617 Serious Adverse Events After Vaccination Reported In India Until March 29

A medical worker holds a vial of AstraZeneca’s COVID-19 vaccine at a vaccination centre in Ronquieres, Belgium, April 6, 2021. Photo: Reuters/Yves Herman/File Photo

Bengaluru: As of March 29, 2021, at least 617 serious adverse events following immunisation (AEFI) had been reported from around the country, according to a presentation made before the National AEFI Committee two days later. Of these 617, at least 180 people (29.2%) died, and of these, complete documents were available only for 35 people (19.4%).

According to vaccine scientist Dr Gagandeep Kang, there are five types of AEFIs: vaccine product related reaction, vaccine quality defect related reaction, immunisation error related reaction, immunisation anxiety related reaction and coincidental event. The National AEFI Committee is tasked with determining the type of each AEFI in the country and, where applicable, arranging for compensation for the affected parties and/or informing vaccine regulation.

The Government of India has been drawing flak for some time after it stopped publishing AEFI reports after February 26, around 40 days after the start of India’s COVID-19 vaccination drive, and after a seemingly laidback response to concerns about AstraZeneca’s shot, called ‘Covishield’ in India.

According to the slides presented on March 31, prepared by the Immunisation Technical Support Unit at the health ministry and which The Wire Science has seen, the ministry has ascertained the type of AEFI for 492 reports. Of them, 63 people didn’t require hospitalisation, 305 people required hospitalisation and 124 people died. A little more than half of those who died did so due to acute coronary syndrome, which refers to any conditions that suddenly and significantly reduce blood flow to the heart, including heart attacks.

However, according to the presentation, complete documents were available for only 35 people. These documents refer to case reporting forms and case investigation forms that the corresponding healthcare workers must file at the district level for each case.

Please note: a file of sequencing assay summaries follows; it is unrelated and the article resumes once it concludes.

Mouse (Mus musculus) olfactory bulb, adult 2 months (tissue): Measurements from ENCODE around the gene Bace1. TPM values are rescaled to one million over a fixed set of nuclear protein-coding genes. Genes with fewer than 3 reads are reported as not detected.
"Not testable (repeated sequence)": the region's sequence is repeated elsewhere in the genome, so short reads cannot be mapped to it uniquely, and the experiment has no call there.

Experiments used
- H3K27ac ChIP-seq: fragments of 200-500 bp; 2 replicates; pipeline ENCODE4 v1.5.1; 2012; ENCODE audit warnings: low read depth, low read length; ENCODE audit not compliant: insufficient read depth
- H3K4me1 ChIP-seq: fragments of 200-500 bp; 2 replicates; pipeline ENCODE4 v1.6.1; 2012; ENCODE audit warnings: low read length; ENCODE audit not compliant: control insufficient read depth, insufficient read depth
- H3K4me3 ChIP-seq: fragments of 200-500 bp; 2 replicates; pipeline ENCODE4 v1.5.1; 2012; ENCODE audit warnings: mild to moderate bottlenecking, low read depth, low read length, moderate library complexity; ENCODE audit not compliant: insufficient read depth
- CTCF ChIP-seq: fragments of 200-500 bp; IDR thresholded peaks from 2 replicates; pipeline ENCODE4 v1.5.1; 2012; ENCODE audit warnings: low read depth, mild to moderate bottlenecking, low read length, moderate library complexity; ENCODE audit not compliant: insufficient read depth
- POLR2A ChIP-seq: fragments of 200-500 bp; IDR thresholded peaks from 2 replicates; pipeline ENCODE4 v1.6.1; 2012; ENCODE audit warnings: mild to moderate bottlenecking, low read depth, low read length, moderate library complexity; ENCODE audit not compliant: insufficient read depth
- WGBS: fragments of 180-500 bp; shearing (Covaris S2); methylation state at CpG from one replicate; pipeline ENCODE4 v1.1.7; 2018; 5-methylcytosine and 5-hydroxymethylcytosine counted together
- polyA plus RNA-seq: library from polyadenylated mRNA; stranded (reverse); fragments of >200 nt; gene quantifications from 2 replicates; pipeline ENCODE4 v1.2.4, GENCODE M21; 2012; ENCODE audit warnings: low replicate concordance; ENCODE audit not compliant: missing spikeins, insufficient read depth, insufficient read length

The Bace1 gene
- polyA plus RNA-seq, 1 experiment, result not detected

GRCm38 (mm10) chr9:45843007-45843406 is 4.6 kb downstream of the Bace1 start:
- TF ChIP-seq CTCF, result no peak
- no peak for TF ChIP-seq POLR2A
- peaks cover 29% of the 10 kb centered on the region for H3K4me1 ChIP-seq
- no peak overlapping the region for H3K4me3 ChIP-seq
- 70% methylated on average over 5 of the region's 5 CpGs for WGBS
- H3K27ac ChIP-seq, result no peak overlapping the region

“Currently, we are observing gaps in how serious adverse events are being investigated at the district level,” Delhi-based public health researcher Malini Aisola had previously told IndiaSpend on March 9. “In some cases there is a post mortem, in some cases there isn’t.” She told The Hindu on April 9 that “in at least six out of 10 cases where the National AEFI Committee has completed causality assessment, no post mortem has been done”.

On March 17, as The Wire Science reported, “the immunisation division of the health ministry released a note (Z.16025/02/2018-IMM) saying it had considered eight AEFIs. A subcommittee had determined four were “coincidental”, one was “unclassifiable” and three were designated B1: “reviewing factors result in conflicting trends of consistency and inconsistency with causal association to immunisation”.” All of these cases were among recipients of Covishield.

A slide from the AEFI presentation. Source: Special arrangement
A slide from the AEFI presentation. Source: Special arrangement
A slide from the AEFI presentation. Source: Special arrangement
A slide from the AEFI presentation. Source: Special arrangement

Dr Jacob John1, formerly of Christian Medical College, Vellore, also pointed to a preliminary pattern in the data – that the incidence of deaths wouldn’t be bunched together in time, and might be more evenly distributed, if they were all coincidental. As Prasad Ravindranath, the article’s author, notes, “there are 93 deaths in the first three days and 18 deaths in four-seven days after vaccination. There have been 11 deaths in 8-28 days post-vaccination.” This and similar patterns merit further investigation, according to Dr John.

The presentation doesn’t mention the name of the vaccine for each of the AEFI events, but since last month, there have been widespread concerns in Europe that the AstraZeneca shot may be associated with rare but debilitating blood clots. While authorities in Europe insisted that the shot’s benefits outweighed its risks and that people should continue receiving it, some governments as well as an assessment body of the European Medicines Agency (EMA) said there could be a very small risk factor for cerebral venous sinus thrombosis.

According to The Hindu, the EMA “included only six deaths from India after vaccination with Covishield for its analysis” because, Aisola said, of “a massive backlog in processing assessments in India”. In addition, Dr Kang also said in an interview with Karan Thapar for The Wire last week that while the risk is low, the issue has been compounded by the Indian government’s secretive deliberations on the matter.


  1. Not to be confused with T. Jacob John

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